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The Boston Massacre
Robert Creamer
August 30, 1954
Fenway Park in Boston is an island of green grass almost entirely surrounded by Yankee-haters. The hatred is a splendid thing to behold, fine and rich and vigorous, nurtured by years of baseball warfare between Red Sox and Yankees in which the Red Sox almost always come out second best.
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August 30, 1954

The Boston Massacre

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Fenway Park in Boston is an island of green grass almost entirely surrounded by Yankee-haters. The hatred is a splendid thing to behold, fine and rich and vigorous, nurtured by years of baseball warfare between Red Sox and Yankees in which the Red Sox almost always come out second best.

Last week, Boston antipathy to the Yankees was, if anything, greater. The Red Sox, perennial contenders for the pennant, were going no place, and the Yankees had won 12 of the 17 games played between the two clubs. By the weekend, when the Yankees came into Boston for a three-game series—edgy and nervous from trying to follow the pace of the league-leading Cleveland Indians—the Red Sox were waiting.

It was a massacre. On Friday night Willard Nixon, a pitcher who has made beating the Yankees his life's work, stopped New York with four hits and won 4-3. What is more, Pitcher Nixon made two hits himself, the second a long eighth-inning double that drove in the winning run. (Trying to stretch his hit to a triple, Nixon showed that the Red Sox will stand on their heads to beat the Yankees—see cut.)

On Saturday, in one of the great games of the season, the Red Sox threw away a 5-1 lead—a traditional Red Sox gesture in games with the Yankees—then 1) picked up a run to tie it in the last of the ninth, 2) beat out two runs more to tie it again in the tenth and 3) came from one run behind to win 10-9 in the twelfth.

On the third day, Boston's Ted Williams took personal charge of the executions. He hit a home run, a double and a single, drove in four runs as the Sox won again, 8-2. Moreover, he made a racing backhand catch in the seventh inning that ended the Yankees' only real chance. The massacre was over. The Yankees were done. In Boston the smile replaced the cod.

The Yankees had been fidgety and irritable in Boston. Manager Casey Stengel chased a motion picture cameraman from batting practice, shouting "I don't want anyone studying the weaknesses of my hitters on films!" In Baltimore, the Cleveland Indians, winning three straight from the awful Orioles, were calm, relaxed, genial.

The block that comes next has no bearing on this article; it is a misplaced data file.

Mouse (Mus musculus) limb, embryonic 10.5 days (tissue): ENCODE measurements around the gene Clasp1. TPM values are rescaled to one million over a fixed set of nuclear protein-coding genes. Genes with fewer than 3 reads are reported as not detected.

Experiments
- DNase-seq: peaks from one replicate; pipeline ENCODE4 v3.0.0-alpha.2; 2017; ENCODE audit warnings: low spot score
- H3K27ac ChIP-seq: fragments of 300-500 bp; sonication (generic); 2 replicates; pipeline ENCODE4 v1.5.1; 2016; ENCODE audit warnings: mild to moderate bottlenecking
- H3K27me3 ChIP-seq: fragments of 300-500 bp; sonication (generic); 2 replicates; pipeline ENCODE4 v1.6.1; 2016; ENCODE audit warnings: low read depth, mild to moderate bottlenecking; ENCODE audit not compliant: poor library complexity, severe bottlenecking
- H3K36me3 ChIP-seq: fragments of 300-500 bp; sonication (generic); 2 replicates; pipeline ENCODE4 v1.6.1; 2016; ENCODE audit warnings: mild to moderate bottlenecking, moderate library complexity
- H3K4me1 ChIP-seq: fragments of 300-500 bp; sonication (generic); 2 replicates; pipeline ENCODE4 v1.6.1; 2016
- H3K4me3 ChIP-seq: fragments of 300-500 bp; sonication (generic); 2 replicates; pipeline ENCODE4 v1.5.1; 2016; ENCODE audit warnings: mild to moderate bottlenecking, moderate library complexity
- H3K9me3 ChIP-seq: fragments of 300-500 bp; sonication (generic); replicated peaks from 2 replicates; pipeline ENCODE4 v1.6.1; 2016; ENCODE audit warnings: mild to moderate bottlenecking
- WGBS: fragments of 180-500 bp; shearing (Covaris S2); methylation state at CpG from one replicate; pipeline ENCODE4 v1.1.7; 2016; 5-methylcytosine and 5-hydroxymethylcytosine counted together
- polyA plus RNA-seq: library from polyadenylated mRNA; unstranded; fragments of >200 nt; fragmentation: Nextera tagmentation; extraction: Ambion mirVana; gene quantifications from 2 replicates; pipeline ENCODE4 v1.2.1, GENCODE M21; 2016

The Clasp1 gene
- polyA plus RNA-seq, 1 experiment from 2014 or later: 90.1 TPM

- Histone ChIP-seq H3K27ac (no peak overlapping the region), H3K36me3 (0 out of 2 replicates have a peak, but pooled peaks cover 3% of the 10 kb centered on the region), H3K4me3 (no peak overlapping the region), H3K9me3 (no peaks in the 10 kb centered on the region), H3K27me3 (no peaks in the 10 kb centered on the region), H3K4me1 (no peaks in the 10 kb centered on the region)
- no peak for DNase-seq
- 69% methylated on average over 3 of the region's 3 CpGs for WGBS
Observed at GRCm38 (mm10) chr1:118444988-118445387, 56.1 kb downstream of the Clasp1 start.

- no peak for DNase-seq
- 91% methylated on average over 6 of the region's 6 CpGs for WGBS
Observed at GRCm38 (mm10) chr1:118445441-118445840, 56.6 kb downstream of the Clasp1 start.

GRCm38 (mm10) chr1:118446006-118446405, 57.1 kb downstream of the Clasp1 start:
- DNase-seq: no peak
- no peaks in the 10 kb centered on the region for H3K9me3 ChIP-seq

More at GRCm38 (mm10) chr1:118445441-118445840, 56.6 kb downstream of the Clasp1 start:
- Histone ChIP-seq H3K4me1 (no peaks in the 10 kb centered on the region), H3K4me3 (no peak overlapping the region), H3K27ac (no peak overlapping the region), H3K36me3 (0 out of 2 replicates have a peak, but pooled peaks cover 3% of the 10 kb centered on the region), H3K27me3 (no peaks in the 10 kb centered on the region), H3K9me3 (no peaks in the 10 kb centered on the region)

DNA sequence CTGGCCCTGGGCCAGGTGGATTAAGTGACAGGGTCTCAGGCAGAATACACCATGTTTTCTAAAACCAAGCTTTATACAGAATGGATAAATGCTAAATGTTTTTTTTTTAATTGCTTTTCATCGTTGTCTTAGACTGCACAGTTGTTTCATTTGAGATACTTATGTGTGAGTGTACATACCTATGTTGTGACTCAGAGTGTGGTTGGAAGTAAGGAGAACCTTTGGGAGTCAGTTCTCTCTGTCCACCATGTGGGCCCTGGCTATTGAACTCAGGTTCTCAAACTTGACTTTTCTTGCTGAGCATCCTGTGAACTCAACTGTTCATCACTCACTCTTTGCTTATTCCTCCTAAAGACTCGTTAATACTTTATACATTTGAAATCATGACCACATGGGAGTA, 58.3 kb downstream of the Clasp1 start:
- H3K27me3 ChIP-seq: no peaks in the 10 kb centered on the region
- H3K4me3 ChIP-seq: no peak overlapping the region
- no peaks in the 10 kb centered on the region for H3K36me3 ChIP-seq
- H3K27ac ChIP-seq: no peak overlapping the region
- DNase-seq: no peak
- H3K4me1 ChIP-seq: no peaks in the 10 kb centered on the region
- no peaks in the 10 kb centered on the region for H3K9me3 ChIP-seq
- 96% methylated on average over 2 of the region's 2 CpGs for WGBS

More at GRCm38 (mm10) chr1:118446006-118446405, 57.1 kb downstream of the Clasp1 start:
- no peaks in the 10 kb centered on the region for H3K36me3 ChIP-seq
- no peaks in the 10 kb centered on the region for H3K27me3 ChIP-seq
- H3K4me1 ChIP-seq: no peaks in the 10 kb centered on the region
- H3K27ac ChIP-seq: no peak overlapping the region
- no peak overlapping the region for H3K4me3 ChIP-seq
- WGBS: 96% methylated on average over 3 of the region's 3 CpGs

"We ain't looking at the Yankee scoreboard," said Manager Al Lopez. "We're ahead. Let them worry."

Friday night as the Indians won 7-2, Lopez' confident words seemed more than just talk. As the Baltimore game ended, the scoreboard showed the Yankees leading the Red Sox 3-1. In the clubhouse after the game a reporter announced that the Red Sox had tied it up 3-3. The players, listening to the Bobo Olson fight, hardly seemed to care. By the time word came that the Yankees had lost 4-3, most of the players had gone to bed. They won Saturday night 4-1, and on Sunday they shot down what was left of the Orioles 12-1. The Yankees had lost again and Cleveland was 5½ games in front.

For the Yankees, the galling fact was that they were playing .675 ball—good enough to win in many a year. But the incredible Indians, winning 88 out of 122, were playing .721 ball. Cleveland players seemed pleased by the situation but not particularly surprised. They are essentially the same team that has lost to the Yankees three years running, but this year there is something new, a confidence that is almost matter-of-fact. It is something for Casey Stengel, who can read writing on the wall as well as the next man, to think about. The Yankees will be playing host to the marauding Indians in New York this week. Bloody from the massacre in Boston, the Yankees could only pray that it would not turn out to be Casey's Last Stand.

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